Jackson Hole, Wyoming, becomes the center of the economic policy world this week as the annual symposium gets underway, but anyone expecting big news out of Federal Reserve chief Janet Yellen — or any other central bankers — is likely to be disappointed.
True, Jackson Hole was a favorite place for former Federal Reserve head Ben Bernanke to lay out policy, but no one expects anything market-shaking from current head Janet Yellen this year.
The Kansas City Federal Reserve has been hosting this meeting of global central bankers, economists and academics since 1978. (It moved to Jackson Hole permanently in 1982 to lure then-Federal Reserve chairman Paul Volcker, who’s an avid fly fisherman.) Formally known as the The Federal Reserve Bank of Kansas City’s Jackson Hole Economic Policy Symposium (woof), it’s the most exclusive and important meeting of central bankers of the year.
But that doesn’t mean it delivers something important every year — or that the really important papers and speeches are even recognized at the time.
Ben Bernanke made Jackson Hole central to current FOMC policy when he used his appearance there in 2010 to telegraph the implementation of quantitative easing. Four long years later, the Fed is slowing unwinding its bond purchases — as Bernanke hinted it would back then — but the future of short-term interest rates is still up in the air.
Eyes on Jackson Hole for Rate Policy
More than anything, the market wants to know when and by how much the FOMC will raise the federal funds rate from historical lows of 0% to 0.25%. After all, it has been stuck at that level since 2008, distorting markets in ways that won’t become apparent until after it goes up.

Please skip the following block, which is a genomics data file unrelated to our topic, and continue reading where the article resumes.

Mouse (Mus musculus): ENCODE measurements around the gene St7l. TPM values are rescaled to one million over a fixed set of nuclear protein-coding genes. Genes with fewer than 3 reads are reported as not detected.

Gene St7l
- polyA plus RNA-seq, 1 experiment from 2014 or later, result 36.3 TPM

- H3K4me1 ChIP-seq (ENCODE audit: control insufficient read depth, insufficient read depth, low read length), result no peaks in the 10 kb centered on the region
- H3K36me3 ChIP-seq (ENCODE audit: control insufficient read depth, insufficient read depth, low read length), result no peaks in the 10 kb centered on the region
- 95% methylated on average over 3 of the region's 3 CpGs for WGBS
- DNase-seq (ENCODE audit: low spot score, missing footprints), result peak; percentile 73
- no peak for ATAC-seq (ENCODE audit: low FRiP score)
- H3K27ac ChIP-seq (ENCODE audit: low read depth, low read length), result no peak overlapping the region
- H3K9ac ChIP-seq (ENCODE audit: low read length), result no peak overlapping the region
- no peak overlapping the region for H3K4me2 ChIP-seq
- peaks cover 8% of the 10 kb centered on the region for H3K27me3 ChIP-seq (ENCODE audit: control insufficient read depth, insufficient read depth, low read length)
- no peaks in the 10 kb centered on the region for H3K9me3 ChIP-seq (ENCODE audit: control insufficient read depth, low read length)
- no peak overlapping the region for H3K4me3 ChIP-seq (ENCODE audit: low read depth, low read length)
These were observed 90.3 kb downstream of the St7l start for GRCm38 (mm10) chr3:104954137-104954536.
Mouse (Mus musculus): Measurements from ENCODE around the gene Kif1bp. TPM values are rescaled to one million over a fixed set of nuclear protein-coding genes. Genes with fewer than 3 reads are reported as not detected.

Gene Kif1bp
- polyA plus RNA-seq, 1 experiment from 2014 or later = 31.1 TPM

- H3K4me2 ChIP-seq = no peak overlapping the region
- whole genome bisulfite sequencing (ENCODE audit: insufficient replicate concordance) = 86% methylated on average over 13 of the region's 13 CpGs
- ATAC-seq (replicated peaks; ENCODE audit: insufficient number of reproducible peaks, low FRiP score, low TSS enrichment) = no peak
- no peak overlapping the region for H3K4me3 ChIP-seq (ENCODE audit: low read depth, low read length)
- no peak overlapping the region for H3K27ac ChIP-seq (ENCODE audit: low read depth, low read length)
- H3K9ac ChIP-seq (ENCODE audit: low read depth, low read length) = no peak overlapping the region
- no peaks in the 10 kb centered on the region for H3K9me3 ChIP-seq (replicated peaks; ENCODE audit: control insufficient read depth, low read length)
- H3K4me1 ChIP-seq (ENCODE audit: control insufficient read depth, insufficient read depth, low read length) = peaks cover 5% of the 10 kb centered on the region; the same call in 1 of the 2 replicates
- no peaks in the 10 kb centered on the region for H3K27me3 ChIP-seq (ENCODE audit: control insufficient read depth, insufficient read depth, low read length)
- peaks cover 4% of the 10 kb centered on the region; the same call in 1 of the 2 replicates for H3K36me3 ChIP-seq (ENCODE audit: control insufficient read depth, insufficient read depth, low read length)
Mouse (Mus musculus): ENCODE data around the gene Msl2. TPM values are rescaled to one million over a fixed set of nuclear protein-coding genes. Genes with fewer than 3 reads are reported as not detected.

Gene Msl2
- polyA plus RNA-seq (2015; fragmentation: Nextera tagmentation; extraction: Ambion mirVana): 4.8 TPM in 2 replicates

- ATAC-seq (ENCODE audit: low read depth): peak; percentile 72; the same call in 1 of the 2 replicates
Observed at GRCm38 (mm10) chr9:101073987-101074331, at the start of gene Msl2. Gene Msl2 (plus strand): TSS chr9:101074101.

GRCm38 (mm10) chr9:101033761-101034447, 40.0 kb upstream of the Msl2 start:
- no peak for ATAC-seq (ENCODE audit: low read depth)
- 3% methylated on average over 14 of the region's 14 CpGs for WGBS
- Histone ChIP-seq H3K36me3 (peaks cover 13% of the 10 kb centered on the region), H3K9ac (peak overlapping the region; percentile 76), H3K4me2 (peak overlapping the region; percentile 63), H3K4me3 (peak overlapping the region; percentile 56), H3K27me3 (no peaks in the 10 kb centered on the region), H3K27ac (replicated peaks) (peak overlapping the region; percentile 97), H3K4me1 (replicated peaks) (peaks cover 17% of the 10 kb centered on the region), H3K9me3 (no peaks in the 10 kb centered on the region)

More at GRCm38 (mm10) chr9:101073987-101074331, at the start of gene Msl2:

Fed-watchers expect Janet Yellen to urge patience at this year’s Jackson Hole speech. More than anything, Yellen is using the labor market as a yardstick for when to raise rates, and it’s not nearly healthy enough yet, in her estimation.
True, the headline unemployment rate has come down dramatically, but too many other measures reveal too much slack in the labor market. From the hires rate to the quit rate to the broadest measure of unemployment known as U6, the economy isn’t ready for the Federal Reserve to back off, Yellen has said.
The labor market hasn’t changed enough for the Federal Reserve to revise its stance. Besides, it has been pretty clear about when the market can expect a rate hike.
The FOMC says it will happen a “considerable time” after its bond-buying program comes to and end, and putting higher rates sometime in the second half of next year.
With that, Janet Yellen is expected to offer a conceptual, high-level discussion of labor market dynamics — the kind of wonky stuff Jackson Hole was known for before the Great Recession.
If nothing else, that would be another welcome return to normalcy.
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